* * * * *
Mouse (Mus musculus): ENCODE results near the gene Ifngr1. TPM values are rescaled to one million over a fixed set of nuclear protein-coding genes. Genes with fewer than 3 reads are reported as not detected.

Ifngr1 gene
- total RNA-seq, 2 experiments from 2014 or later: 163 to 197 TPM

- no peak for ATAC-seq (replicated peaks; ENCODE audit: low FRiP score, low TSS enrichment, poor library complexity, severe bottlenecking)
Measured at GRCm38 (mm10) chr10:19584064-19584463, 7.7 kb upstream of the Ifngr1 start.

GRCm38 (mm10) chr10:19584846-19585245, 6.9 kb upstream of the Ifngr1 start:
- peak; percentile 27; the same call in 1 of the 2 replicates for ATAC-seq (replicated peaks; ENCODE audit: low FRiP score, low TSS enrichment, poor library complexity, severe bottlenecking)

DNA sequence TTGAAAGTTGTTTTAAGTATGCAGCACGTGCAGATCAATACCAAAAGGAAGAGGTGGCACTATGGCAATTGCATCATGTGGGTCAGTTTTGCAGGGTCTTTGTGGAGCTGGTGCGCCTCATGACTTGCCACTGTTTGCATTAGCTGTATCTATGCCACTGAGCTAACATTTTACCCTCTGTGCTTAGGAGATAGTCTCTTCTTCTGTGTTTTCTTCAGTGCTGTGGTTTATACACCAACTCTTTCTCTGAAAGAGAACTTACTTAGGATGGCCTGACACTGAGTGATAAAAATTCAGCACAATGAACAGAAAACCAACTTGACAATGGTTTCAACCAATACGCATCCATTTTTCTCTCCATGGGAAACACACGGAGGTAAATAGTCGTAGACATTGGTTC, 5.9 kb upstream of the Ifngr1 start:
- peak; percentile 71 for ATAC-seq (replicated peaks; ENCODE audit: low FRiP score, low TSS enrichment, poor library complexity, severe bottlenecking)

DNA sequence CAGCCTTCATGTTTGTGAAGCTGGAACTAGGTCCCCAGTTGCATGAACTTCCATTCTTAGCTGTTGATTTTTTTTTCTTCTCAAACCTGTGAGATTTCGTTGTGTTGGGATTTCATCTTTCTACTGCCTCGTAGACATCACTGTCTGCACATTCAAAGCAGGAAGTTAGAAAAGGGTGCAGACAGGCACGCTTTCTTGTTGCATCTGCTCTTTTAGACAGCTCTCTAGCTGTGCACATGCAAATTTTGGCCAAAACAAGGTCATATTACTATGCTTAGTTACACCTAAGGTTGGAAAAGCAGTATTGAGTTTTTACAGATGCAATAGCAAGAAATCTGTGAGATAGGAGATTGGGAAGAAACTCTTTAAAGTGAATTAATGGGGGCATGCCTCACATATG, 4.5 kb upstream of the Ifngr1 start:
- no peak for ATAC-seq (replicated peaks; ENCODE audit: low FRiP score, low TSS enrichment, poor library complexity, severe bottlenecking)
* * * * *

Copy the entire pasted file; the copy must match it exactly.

Mouse (Mus musculus): ENCODE results near the gene Ifngr1. TPM values are rescaled to one million over a fixed set of nuclear protein-coding genes. Genes with fewer than 3 reads are reported as not detected.

Ifngr1 gene
- total RNA-seq, 2 experiments from 2014 or later: 163 to 197 TPM

- no peak for ATAC-seq (replicated peaks; ENCODE audit: low FRiP score, low TSS enrichment, poor library complexity, severe bottlenecking)
Measured at GRCm38 (mm10) chr10:19584064-19584463, 7.7 kb upstream of the Ifngr1 start.

GRCm38 (mm10) chr10:19584846-19585245, 6.9 kb upstream of the Ifngr1 start:
- peak; percentile 27; the same call in 1 of the 2 replicates for ATAC-seq (replicated peaks; ENCODE audit: low FRiP score, low TSS enrichment, poor library complexity, severe bottlenecking)

DNA sequence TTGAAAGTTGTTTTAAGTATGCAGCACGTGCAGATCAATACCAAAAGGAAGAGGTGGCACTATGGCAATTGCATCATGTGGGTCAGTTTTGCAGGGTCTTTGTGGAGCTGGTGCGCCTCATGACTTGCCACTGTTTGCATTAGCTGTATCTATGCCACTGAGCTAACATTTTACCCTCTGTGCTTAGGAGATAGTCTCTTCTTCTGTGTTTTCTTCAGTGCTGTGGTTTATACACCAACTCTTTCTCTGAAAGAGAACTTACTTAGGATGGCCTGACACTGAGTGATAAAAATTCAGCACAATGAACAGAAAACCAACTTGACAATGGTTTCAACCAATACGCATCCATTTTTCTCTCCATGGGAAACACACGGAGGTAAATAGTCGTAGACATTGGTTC, 5.9 kb upstream of the Ifngr1 start:
- peak; percentile 71 for ATAC-seq (replicated peaks; ENCODE audit: low FRiP score, low TSS enrichment, poor library complexity, severe bottlenecking)

DNA sequence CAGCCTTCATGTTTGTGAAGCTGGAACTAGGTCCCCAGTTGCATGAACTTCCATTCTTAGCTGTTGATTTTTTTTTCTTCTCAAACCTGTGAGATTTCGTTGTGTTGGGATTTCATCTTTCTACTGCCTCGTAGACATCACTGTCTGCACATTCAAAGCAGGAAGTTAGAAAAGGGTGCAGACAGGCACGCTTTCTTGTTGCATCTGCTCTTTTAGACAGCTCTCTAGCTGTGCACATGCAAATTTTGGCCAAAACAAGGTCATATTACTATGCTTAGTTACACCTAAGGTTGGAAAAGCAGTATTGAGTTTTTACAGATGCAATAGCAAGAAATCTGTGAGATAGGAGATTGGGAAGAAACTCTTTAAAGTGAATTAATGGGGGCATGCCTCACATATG, 4.5 kb upstream of the Ifngr1 start:
- no peak for ATAC-seq (replicated peaks; ENCODE audit: low FRiP score, low TSS enrichment, poor library complexity, severe bottlenecking)